Aside from the flowers, the reverse offspring totally disregarded Valentine’s Day and we treated it like another normal Sunday where we just go about our own business. We (yes, yes, I am THE ever increasingly odd numbered wheel) were wary of eating out because of the crowds so lunch was a simple meal at home. Dinner wasn’t too different, my dad opting to stay home and have fruit while mom and I ventured to Crying Tiger Street Kitchen in Poblacion.
Crying Tiger is located in what was probably a former residence. The street is pretty tight and I parked right in front of their driveway which has also become part of the dining area. The whole place is al fresco with lots of ventilation from ceiling fans and a cool breeze that was very welcome since I didn’t expect there wouldn’t be any air conditioning. Mom and I sat on a table next to the sidewalk and pretended we were tourists until we accidentally let it slip that we weren’t (Momma dJ can still pass though because it’s her). Oops.
Not being sure what to order, we just asked out server what the bestsellers were and came up with enough for Momma dJ and I. We started with a plate of mee goreng (spicy seafood noodles) and as hungry as we were, we just dove into it. They are not kidding when they say it’s spicy! Whatever they put in there really packs a wallop! A mix of shrimps, squid rings, and fish balls along with some vegetables make this dish very very easy to consume. If you’re scared of spice that is.
For veggies we got a plate of pak book fai deng (morning glory/kangkong with garlic) because mom loves her veggies and I have just been brought up to like them. I just tolerate the veggies but they’re not so bad. While a bit too oily for my taste, I actually enjoyed these vegetables. Very simple and tasty, I’d rather have something sautéed in garlic than something with overly complicated flavors. This was something worth coming back for. With a little less oil of course.
Momma dJ and I had zeroed in on the char siu (roast pork) platter before anything else because it was close to the top of the menu. Mom really likes char siu (and judging it) and I just like eating everything. I’ve never had Thai char siu before and I was very very curious to compare it to Hong Kong char siu. My initial reaction was that there was a punch of smoke as I put it in my mouth. Not cigarette smoke but more like bbq smoke which I quite liked. The pork was tender but fatty and I noticed that there was an after taste. I wasn’t sure what it was exactly but I thought it tasted like beer? Or some kind of cooked off alcohol. It took some getting used to the aftertaste but I ended up liking it.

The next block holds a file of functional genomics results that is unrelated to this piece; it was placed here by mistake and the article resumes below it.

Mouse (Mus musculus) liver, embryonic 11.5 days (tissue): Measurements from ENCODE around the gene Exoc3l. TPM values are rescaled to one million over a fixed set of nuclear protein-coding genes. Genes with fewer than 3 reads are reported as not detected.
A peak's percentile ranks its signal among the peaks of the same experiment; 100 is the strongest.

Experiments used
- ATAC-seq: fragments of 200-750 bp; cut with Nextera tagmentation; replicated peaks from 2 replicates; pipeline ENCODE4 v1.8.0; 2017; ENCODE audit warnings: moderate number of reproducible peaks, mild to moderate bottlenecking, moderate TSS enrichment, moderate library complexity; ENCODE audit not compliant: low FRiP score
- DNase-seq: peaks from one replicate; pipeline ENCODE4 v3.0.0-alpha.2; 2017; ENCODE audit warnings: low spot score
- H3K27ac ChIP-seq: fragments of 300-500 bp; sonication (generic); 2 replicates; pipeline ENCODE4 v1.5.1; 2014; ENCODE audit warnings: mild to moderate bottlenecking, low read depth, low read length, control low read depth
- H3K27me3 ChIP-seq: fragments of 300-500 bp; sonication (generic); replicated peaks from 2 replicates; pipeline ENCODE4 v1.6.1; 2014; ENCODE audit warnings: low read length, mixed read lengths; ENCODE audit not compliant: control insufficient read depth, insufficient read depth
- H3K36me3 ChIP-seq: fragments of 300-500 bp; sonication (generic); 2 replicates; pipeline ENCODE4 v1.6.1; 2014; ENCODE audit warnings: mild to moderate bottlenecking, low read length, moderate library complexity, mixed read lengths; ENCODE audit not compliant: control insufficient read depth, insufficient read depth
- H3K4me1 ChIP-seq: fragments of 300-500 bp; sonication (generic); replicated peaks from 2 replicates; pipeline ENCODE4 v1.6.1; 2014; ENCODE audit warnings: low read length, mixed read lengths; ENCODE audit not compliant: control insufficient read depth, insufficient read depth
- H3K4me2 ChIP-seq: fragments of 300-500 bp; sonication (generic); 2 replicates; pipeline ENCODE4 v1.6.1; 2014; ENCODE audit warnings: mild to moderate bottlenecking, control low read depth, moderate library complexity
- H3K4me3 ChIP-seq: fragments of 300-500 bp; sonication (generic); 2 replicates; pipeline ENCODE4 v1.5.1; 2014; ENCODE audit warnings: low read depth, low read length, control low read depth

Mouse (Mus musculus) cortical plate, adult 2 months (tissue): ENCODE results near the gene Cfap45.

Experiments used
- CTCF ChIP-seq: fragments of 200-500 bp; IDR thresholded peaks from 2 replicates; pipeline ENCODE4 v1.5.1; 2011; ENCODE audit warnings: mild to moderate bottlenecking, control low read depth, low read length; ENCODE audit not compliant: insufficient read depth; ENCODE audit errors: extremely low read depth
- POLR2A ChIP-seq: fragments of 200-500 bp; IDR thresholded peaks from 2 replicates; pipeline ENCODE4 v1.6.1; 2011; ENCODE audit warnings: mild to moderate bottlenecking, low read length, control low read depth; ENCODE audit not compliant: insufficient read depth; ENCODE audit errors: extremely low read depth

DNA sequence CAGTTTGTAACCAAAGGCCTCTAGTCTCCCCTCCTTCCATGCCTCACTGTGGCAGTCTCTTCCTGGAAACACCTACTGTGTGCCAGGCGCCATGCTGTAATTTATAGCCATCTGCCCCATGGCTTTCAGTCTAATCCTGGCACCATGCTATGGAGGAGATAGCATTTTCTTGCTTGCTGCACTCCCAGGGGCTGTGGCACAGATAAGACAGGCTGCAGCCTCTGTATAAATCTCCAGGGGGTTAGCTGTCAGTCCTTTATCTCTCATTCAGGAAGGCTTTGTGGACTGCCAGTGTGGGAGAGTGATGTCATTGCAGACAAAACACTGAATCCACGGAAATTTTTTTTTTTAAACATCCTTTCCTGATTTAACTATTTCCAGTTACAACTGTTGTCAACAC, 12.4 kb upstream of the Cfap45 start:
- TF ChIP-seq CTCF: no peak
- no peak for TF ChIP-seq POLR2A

I also got an additional order of sai ua (Nothern Thai sausage) because what’s that? Curiousity got the better of me and as I tried it, it was very strange. I’m probably not cultured enough but it tasted fishy and almost like Indian food? I was very confused and I don’t think I really liked it as much as I expected to. I tried another slice with a clove of garlic and that tasted a little better but it was still too strong for my taste. Maybe next time ><;;
People were walking by while we were eating, stray cats were everywhere, and we were just half a block away from the busy thoroughfare of Makati Ave but it was like a completely world. I enjoyed the simplicity of it all and how the juxtaposition of uncomplicated Thai street food so close yet so far away from the hustle, bustle, honking, and bright lights. I would definitely come back to this place more prepared (stomach and parking) and with more people to share the enjoyment of a meal and atmosphere I long for in Manila.
Crying Tiger Street Kitchen
4986 P. Guanzon St, Poblacion
Makati, Metro Manila
+632 894 1769
Sunday to Thursday 1500H – 0100H
Friday to Saturday 1500H – 0300H